Killers of the Flower Moon (2023)
Killers of the Flower Moon (2023)

Genre: Crime Drama Running Time: 3 hrs. 26 min.

Release Date: October 20th, 2023 MPAA Rating: R

Director: Martin Scorsese Actors: Leonardo DiCaprio, Robert De Niro, Lily Gladstone, Jesse Plemons, Cara Jade Myers, Janae Collins, Jillian Dion, Jason Isbell, Scott Shepherd, John Lithgow, Brendan Fraser

 


 

I

n the early twentieth century, oil is discovered on the land of the Osage Nation, quickly making the Native American tribe the wealthiest people in the region. When Ernest Burkhart (Leonardo DiCaprio) returns from war, he is welcomed into his uncle William “King” Hale’s (Robert De Niro) home in Osage County, Oklahoma, where he becomes a cab driver. But it’s not long before the scheming old man convinces his nephew to court Mollie Kyle (Lily Gladstone), one of the heirs to Lizzie Q’s (Tantoo Cardinal) substantial fortune in oil royalties. Burkhart soon succeeds in seducing and marrying Mollie, but additional hurdles await: several of her sisters and their husbands stand to inherit the lucrative headright first.

“Money flows freely here, now.” The ancient, ancestral traditions and ways of the Osage are steadily disappearing; but so too is the knowledge of fairly recent history – which is why this film begins with a quirky history lesson (accompanied by groovy tunes), to educate audiences on a tragedy akin to the Tulsa race massacre (a subject also directly mentioned in the context of the premise). A few stark contrasts in imagery and music abruptly shift the tone, chronicling notes on beliefs, wealth, health, racism, crime, and murders as the plot unfolds; there’s also time for romance (of the intentionally hollow kind), but the bulk of the story centers on the manipulation and exploitation of the Osage people as the primary players are introduced.

Since many viewers will be aware of the runtime prior to watching “Killers of the Flower Moon,” it puts a significant onus on the film to immediately prove that it isn’t wasting minutes. Everything should feel essential. Yet plenty of leisure is taken in the development of the characters – something that helps to flesh them out and demonstrate spectacular acting abilities. Yet the happenings during the first act are plain and routine; the pacing is unhurried and uninterested in building tension or anticipation, comparable perhaps to the opportunistic, preying men as they wait out sickly wives for inheritances. “Our blood is getting white.”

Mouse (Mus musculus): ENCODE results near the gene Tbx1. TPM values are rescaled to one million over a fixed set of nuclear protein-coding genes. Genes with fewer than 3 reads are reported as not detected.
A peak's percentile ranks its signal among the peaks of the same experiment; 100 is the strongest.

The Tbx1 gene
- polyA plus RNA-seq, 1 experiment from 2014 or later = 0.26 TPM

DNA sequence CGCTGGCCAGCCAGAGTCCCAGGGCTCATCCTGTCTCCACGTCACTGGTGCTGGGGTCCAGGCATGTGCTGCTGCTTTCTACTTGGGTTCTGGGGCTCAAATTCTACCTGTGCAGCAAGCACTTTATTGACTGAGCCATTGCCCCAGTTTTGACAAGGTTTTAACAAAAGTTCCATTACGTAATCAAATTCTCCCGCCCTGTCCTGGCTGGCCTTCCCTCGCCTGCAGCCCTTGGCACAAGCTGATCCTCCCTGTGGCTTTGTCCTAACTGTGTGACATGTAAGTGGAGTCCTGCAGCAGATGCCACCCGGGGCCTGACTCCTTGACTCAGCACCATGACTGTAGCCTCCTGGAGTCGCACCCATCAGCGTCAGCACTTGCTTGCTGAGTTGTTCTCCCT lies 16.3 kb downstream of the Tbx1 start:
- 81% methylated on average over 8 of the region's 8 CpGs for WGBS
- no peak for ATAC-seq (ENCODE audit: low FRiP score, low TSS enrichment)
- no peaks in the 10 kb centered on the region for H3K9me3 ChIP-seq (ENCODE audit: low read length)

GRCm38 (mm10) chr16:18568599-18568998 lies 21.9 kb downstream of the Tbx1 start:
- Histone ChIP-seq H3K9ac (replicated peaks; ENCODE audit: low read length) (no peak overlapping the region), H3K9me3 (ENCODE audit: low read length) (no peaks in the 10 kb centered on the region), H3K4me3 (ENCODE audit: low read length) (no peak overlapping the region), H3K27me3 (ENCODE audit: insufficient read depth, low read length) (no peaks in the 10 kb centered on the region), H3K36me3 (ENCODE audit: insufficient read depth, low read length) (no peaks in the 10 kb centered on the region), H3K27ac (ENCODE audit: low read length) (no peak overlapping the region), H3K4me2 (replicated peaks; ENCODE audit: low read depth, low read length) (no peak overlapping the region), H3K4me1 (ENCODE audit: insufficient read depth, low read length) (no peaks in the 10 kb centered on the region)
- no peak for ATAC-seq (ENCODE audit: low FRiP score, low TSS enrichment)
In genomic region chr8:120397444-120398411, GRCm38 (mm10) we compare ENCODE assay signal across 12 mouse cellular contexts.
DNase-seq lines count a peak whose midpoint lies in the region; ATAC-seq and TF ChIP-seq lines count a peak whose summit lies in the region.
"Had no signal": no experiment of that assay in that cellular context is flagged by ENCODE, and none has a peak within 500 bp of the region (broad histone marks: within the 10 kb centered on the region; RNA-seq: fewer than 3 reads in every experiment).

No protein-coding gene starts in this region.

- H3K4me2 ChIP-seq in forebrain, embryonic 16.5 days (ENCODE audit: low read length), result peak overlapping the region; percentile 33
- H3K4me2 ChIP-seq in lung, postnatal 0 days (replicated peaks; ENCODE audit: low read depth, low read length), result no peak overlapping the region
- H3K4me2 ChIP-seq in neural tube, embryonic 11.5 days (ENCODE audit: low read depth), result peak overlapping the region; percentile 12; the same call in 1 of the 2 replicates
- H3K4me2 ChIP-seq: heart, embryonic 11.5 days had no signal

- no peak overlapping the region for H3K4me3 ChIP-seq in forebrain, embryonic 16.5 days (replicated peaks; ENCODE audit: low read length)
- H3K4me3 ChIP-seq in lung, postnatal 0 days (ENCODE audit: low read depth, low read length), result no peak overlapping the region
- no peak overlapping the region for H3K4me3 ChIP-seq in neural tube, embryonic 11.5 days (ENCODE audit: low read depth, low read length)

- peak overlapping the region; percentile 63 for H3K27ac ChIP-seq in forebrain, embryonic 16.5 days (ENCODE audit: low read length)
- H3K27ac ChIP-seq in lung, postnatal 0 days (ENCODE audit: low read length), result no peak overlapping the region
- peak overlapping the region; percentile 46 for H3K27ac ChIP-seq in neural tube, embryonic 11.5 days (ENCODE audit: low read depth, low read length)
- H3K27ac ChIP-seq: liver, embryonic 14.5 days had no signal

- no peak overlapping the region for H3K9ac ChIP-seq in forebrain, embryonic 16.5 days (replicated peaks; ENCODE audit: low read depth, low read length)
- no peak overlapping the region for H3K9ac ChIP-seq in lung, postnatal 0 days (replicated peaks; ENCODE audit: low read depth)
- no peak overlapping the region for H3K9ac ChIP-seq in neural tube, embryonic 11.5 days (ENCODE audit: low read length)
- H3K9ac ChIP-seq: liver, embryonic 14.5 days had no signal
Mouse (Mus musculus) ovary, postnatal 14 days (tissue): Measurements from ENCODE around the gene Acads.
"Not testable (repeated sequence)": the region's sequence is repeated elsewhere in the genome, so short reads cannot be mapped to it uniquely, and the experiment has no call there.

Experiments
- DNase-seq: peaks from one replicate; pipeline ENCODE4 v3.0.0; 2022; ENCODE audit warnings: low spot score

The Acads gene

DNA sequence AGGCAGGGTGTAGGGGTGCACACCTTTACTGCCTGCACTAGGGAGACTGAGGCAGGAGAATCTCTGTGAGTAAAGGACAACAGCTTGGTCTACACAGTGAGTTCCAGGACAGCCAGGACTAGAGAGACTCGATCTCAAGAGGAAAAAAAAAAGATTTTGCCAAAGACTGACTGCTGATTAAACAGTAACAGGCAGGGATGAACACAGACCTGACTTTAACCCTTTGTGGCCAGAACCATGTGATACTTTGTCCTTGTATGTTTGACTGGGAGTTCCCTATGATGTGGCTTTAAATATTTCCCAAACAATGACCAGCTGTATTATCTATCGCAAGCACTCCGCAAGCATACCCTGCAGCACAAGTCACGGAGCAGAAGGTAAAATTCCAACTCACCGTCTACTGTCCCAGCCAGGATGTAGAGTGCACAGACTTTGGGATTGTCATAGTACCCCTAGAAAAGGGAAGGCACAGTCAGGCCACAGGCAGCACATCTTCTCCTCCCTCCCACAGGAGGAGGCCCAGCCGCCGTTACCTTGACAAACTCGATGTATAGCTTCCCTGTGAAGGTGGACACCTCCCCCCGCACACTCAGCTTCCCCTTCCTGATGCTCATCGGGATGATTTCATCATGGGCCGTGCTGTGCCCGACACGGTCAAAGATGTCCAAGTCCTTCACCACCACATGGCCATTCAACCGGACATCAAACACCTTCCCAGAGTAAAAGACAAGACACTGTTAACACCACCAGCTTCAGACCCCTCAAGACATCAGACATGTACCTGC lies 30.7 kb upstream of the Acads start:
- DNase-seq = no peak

Eventually, a murder/mystery arrives, with more than an hour transpiring before a rudimentary investigation crops up. But it’s not much of a mystery; it’s revealed early on who the culprits are, what the conspiracies entail, and why the picture tends to use the villains as the chief perspective, lending to a lengthy wait for a hopeful comeuppance. This creates another predicament: the absence of a moral compass. It’s difficult to watch unsympathetic antagonists command the procession of events – and even harder when they remain in the spotlight for such protracted periods. Despicable people abusing their positions of power as the audience’s fundamental visual narrators is a tough sell. Augmented with duplicity, hatred, and corruption, the motivation is entirely greed and money; seemingly helpless victims continuously succumb to a staggering lack of heroism, of righteous retribution, of standard justice.

And it’s all so repetitive, with characters plotting and then executing their misdeeds, occasionally speaking plans out loud, only for writer/director Martin Scorsese to then show them in great, bloodthirsty detail. At one point, a persona describes a heinous murder and the aftermath, only for a previously unseen scene to follow, visualizing the whole ordeal (completely out of chronological order), as if the minds of viewers wouldn’t be able to think up what was just verbally illustrated. Scorsese clearly doesn’t want to leave anything to audience interpretation. Much of it is marked by a pervasive sadness, too, as the Osage struggle to be heard against coordinated traitors carefully insinuated into their lives.

“Killers of the Flower Moon” is a sharp-looking film, as can be expected from its veteran filmmaker. But it’s in desperate need of editing, especially since it takes more than two hours before a proper, authorized, impartial investigation gets underway, momentarily resembling both the gangster-styled arrangement of assassinations and violence as seen in “Goodfellas,” and the crumbling apart of harebrained schemes by inept crooks from “Fargo.” Things pick up in the last act as consequences brew, but it’s too little to save the picture from its own monotony (it’s almost comical when a couple of big-name casting choices materialize only in the last half-hour).

It’s ultimately a ludicrously long-winded way to tell a rather simple story, especially when it boils down to money becoming a curse when envious others are willing to kill to take it away. The period, the topic, and the players may be important, particularly with the historical components, but this project wasn’t designed to be effective or entertaining in the process. Even the exceptionally odd framing device at the close, though moderately satisfying, risks taking viewers out of the movie, spoiling the appeal of ending on familiar characters and their words. “I ain’t got nothin’ but regret …”

– The Massie Twins

  • 4/10